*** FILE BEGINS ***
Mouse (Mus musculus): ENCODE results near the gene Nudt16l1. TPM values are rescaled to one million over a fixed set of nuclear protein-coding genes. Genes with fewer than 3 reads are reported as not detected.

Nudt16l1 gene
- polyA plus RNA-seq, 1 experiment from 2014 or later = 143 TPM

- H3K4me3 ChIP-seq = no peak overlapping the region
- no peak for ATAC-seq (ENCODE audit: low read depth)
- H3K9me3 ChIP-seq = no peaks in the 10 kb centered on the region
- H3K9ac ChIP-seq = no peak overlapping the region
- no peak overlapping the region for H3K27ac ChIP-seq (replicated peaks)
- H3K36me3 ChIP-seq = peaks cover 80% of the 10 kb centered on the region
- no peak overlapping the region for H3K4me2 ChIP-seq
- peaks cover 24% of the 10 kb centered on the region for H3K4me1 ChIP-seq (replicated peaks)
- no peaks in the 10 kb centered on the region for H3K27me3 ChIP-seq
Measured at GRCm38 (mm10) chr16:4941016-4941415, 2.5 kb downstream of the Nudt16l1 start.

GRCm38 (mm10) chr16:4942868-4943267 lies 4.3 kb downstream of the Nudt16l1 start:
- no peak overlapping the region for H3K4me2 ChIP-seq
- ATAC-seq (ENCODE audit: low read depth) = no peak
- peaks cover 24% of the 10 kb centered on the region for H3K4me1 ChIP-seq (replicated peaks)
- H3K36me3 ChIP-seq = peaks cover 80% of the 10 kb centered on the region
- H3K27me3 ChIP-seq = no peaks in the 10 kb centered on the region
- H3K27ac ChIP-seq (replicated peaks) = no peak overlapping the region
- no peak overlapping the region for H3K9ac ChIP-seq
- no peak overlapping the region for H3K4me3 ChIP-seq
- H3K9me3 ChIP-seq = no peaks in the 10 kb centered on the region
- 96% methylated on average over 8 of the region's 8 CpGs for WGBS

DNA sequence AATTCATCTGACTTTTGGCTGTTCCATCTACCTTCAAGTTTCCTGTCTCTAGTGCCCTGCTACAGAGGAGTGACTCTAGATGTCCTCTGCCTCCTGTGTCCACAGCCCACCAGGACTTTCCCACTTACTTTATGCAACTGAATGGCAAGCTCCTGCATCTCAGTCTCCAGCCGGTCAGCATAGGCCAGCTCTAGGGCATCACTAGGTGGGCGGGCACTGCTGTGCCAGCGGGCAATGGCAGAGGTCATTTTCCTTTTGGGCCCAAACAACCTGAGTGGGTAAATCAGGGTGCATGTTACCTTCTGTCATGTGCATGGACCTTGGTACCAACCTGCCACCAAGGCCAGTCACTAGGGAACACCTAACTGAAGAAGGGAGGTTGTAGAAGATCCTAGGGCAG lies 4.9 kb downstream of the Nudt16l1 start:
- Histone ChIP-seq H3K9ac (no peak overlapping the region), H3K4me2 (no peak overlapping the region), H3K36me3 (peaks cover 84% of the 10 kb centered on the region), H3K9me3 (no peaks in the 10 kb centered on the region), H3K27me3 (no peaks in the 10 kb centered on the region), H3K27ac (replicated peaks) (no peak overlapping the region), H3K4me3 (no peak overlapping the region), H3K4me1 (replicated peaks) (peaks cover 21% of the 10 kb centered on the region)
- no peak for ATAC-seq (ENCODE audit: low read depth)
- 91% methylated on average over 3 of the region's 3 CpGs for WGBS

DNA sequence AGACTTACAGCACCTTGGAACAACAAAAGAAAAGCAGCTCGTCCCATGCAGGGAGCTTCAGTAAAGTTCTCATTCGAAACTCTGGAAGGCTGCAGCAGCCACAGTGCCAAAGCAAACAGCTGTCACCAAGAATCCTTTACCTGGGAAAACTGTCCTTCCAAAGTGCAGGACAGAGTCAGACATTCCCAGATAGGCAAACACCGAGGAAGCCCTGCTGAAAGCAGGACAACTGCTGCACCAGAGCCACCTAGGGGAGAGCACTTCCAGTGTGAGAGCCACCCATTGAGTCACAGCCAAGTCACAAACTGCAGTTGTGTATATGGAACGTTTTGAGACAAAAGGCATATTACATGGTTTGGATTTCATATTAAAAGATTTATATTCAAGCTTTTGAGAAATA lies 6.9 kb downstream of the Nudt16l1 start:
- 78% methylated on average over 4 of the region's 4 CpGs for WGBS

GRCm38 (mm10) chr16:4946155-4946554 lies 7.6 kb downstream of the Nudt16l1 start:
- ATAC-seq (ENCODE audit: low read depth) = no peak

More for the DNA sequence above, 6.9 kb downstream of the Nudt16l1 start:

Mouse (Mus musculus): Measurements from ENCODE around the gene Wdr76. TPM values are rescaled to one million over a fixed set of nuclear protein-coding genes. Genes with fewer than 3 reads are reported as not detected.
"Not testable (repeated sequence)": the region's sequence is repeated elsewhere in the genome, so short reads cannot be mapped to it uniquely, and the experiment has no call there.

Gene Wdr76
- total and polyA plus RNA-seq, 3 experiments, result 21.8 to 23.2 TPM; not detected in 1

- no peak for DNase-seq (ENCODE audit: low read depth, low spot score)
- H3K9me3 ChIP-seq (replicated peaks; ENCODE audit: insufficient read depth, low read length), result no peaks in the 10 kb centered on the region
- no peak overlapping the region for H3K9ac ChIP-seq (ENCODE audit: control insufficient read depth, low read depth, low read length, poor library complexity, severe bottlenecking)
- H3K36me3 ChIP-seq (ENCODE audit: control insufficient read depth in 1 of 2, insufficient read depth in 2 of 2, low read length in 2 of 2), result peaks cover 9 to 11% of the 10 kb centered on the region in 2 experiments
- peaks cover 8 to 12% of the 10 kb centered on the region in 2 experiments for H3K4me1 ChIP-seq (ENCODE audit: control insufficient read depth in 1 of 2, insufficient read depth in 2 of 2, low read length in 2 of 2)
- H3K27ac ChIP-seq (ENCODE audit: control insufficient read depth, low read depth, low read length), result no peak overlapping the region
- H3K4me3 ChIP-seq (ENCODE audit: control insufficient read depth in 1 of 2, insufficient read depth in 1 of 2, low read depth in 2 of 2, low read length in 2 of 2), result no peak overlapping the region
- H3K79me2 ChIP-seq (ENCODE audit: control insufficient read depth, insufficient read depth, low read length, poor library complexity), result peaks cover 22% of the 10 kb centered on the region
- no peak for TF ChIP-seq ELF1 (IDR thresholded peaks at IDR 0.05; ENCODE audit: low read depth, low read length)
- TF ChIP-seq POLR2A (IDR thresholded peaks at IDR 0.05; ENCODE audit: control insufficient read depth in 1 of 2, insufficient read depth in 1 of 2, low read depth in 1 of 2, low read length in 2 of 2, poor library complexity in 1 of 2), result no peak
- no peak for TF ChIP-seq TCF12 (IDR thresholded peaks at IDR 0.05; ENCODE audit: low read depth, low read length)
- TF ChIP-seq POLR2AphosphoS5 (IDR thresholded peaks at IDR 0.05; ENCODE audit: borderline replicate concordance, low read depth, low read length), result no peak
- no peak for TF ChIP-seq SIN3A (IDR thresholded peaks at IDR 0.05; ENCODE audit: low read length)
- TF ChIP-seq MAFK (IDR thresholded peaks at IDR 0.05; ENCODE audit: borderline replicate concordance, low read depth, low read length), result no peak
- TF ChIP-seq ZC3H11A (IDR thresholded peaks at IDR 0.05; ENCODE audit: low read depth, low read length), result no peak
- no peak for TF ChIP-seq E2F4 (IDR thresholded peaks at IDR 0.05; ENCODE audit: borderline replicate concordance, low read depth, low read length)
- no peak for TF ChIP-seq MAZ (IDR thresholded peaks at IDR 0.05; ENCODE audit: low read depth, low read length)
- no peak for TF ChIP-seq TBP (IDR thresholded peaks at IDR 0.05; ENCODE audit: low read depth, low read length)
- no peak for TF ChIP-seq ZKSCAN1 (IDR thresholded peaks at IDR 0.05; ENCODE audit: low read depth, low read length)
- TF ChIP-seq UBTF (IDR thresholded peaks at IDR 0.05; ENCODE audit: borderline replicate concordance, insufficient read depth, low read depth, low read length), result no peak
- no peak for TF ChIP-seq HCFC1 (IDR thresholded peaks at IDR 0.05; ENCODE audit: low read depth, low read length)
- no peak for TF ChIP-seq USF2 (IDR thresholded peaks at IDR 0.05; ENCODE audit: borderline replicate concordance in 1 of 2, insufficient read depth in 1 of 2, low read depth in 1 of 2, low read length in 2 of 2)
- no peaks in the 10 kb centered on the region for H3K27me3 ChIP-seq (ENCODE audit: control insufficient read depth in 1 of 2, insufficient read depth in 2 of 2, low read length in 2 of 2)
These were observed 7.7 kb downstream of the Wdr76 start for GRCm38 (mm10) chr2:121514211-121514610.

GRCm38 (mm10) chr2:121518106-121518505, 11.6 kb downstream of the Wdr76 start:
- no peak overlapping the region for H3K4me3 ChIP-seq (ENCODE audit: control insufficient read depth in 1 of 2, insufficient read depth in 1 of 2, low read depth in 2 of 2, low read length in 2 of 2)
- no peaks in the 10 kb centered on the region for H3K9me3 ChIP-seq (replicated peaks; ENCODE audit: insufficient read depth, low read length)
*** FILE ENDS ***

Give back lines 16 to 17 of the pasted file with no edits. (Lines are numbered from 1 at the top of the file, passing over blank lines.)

- ATAC-seq (ENCODE audit: low read depth) = no peak
- peaks cover 24% of the 10 kb centered on the region for H3K4me1 ChIP-seq (replicated peaks)